The North American Intercontinental Championship is starting in just a couple days and I have my top picks ready. No deck feels like it is a clear cut best option because of how diverse and open the meta seems to be. I have a different approach to how I feel the meta is changing for NAIC, which means my mentality for the event is not exactly what you usually hear. In particular, it seems players are not taking into consideration the importance of dealing with tier 2 archetypes in day 1.
Before I get into the meat, I want to note that this article is light on match up information as we have already gone over match ups for all three of these decks in the past. Although these variants are a little different, most of the older content relating to them is still very applicable. So I suggest you go give some past articles a read for help in that department. The bulk of this article talks about meta theory, decks, and deck lists. It may not be exactly what some are looking for, but it seems more appropriate than writing a redundant article. I give the most attention to Gardevoir because it is my top choice for NAIC currently (also because the list change more dramatically than the other two). I cap this article off with discussion of why these three were chosen over the multitude of other decks my team and I have considered. The following paragraphs on preparing for Day 1 and the final paragraphs of this article are actually more important than the lists in this piece. Understanding a different view of how to win this event is something I see as more important than seeing the lists and their explanations.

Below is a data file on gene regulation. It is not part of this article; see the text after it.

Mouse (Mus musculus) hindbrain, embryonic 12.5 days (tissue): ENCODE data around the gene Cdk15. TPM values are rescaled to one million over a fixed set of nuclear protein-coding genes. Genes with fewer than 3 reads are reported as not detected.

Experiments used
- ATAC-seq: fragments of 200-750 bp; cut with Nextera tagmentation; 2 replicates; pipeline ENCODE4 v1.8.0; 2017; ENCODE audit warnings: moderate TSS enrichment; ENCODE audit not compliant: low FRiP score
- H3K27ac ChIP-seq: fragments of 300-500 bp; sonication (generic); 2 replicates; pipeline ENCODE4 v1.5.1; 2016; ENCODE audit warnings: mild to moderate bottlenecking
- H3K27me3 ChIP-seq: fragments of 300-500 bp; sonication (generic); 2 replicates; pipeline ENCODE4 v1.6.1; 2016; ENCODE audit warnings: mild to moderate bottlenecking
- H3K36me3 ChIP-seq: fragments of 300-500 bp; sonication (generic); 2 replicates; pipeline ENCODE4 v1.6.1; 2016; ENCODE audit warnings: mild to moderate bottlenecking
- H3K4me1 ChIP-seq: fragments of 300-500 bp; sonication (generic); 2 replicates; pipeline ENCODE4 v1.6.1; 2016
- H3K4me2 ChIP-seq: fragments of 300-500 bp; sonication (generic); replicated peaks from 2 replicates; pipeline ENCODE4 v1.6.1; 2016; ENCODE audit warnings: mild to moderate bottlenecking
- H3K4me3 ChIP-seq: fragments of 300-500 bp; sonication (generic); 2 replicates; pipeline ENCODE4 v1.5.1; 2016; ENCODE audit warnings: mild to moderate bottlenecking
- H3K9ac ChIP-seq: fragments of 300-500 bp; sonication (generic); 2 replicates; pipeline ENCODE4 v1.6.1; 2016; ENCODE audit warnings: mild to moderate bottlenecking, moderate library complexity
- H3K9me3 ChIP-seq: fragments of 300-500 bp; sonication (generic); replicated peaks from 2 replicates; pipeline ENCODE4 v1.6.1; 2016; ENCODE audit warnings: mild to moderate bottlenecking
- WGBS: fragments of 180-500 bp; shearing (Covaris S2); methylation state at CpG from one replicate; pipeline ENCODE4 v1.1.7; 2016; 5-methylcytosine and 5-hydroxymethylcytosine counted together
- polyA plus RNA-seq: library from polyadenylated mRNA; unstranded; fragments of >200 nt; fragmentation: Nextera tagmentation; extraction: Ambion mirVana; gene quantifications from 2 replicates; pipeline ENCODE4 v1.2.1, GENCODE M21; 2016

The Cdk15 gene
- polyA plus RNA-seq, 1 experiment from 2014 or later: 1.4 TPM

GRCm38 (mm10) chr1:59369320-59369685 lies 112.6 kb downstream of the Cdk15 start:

Why to care more about day 1
The mentality that I have taken in the past and many players currently take with hopes of winning or top 8’ing, is to play a deck that beats the day 2 meta rather than ensure making it into day 2. In the past this has been exactly how I went into events, but I have begun to disagree with the concept. Remember that your record from day 1 carries into day 2, meaning doing very well in day 1 shoots you chances up for making top 8. In reality, when you play a deck that just barely gets you by, ending day 1 at 6-2-1, you do not make top 8 often. How sure can we really be that the day 2 meta is what we expect? Once you are already at 6-2-1, your day two is an uphill battle to say the least. Is it not more realistic to aim for a 8-0-1 day 1, and then hope to have some good luck in day 2? I believe it is. This mentality is far less likely to result in a complete flop performance that you might see with a more risky deck which is oriented around beating what you think the best players will bring.